Solidifying his status as a DIY titan, with eight full-lengths to his name – plus the honour of collaborating with Frank Ocean on 2016 albums ‘Blonde’ and ‘Endless’ – (Sandy) Alex G has packed plenty into his past decade of music-making. The Philadelphia musician’s word-of-mouth ascent began in his teens, starting with 2010 cassette ‘Race’. Since then, he has steadily polished his determinedly off-kilter sound while still serving up some unexpected, often unhinged, moments of brilliance.
Tonight’s (15 February) show at Hove’s The Old Market totally encapsulates what makes (Sandy) Alex G – formerly just Alex G, real name Alex Giannascoli – so special. There are periods of tightly-constructed musical wizardry, as well as moments of unpredictable frenzy. He and his three-piece backing band somehow navigate these two modes with barely a pause.
One second, they’re perfectly in time, playing the heartfelt ‘In My Arms’, a standout from 2019 LP ‘House of Sugar’. The next, Alex deadpan declares “this is an original song” before breaking into the dissonant noise of ‘Brick’. The latter has always picked up justified comparisons to Death Grips, and it’s the closest the Old Market comes to mimicking the havoc Storm Dennis is causing outside.
There are plenty more tricks up his sleeve to come: ‘Bad Man’ is a truly oddball country song that sounds like it’s being played at double speed and on ‘Sportstar’ he takes to the keys to play gorgeous, cascading piano notes. He masters carefully constructed songs that would sound accomplished in the hands of an A-List pop star – some of the musicianship here is second to none – but he can also spend five minutes playing chords that sound verge close to being out of key. And all of this in the space of two hours, during which it seems like he’s spinning a wheel of fortune and picking tracks out of a hat. Indeed, the final third of the set is dictated by buoyant fan requests.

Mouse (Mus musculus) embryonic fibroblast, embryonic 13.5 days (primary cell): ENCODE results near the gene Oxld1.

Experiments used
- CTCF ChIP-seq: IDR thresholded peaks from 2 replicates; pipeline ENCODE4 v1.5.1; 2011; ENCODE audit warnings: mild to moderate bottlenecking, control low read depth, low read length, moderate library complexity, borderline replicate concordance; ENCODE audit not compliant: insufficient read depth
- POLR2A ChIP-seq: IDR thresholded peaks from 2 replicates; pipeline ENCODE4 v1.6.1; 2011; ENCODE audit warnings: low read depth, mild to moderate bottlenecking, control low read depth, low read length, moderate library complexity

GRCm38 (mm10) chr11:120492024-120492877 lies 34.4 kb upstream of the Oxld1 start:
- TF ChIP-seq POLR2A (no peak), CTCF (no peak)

It’s difficult to find another musician equally as capable of the sublime as the surprising. (Sandy) Alex G could easily spend the next few decades putting out low-key classics for his fans to feast over, or he could continue to work with stars such as Ocean and perhaps even mimic fellow indie stalwarts The National and The War on Drugs by stepping up to arenas and big-money labels. Tonight suggests he suits the former, staying put as a cult hero with seemingly limitless creativity.
(Sandy) Alex G’s setlist:
‘In My Arms’